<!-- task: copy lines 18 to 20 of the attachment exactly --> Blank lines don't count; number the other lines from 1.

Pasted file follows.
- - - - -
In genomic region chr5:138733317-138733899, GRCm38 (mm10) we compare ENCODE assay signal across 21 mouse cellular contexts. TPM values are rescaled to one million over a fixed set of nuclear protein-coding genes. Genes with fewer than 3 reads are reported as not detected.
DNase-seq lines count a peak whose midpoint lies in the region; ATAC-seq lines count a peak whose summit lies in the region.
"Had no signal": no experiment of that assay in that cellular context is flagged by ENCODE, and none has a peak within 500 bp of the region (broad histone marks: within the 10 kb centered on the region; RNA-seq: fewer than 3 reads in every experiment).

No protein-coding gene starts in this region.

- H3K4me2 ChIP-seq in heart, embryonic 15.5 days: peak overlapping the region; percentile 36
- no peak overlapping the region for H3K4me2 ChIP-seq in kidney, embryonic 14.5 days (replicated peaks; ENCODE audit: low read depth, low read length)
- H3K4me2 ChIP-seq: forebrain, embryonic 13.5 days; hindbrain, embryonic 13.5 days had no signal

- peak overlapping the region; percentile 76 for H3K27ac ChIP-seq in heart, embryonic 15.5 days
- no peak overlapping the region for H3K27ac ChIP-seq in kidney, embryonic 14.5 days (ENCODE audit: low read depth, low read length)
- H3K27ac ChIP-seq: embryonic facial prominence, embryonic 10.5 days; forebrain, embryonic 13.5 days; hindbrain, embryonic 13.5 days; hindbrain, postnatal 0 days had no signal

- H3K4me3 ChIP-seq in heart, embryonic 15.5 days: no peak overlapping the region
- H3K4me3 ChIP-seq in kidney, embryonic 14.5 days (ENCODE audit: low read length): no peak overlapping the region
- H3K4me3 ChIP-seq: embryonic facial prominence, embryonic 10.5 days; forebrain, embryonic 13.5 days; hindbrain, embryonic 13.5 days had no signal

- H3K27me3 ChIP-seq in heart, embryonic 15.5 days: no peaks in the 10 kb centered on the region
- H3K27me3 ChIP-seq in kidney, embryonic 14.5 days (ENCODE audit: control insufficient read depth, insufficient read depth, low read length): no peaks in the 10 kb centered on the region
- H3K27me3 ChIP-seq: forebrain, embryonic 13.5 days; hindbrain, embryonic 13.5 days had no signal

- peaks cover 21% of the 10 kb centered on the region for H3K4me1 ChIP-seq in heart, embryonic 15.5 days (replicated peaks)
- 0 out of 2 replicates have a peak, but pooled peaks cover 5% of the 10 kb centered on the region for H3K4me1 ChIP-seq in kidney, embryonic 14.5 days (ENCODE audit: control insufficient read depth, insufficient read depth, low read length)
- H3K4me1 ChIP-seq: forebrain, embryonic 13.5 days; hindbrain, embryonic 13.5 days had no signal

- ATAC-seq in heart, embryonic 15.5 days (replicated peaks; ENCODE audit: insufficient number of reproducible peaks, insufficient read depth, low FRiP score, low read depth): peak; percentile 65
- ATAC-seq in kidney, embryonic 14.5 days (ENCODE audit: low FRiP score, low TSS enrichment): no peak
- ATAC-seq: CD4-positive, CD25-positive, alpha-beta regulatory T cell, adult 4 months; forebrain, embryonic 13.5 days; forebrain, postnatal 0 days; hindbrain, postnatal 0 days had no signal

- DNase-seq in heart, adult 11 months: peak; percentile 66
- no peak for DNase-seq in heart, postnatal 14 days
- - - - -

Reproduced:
- 0 out of 2 replicates have a peak, but pooled peaks cover 5% of the 10 kb centered on the region for H3K4me1 ChIP-seq in kidney, embryonic 14.5 days (ENCODE audit: control insufficient read depth, insufficient read depth, low read length)
- H3K4me1 ChIP-seq: forebrain, embryonic 13.5 days; hindbrain, embryonic 13.5 days had no signal

- ATAC-seq in heart, embryonic 15.5 days (replicated peaks; ENCODE audit: insufficient number of reproducible peaks, insufficient read depth, low FRiP score, low read depth): peak; percentile 65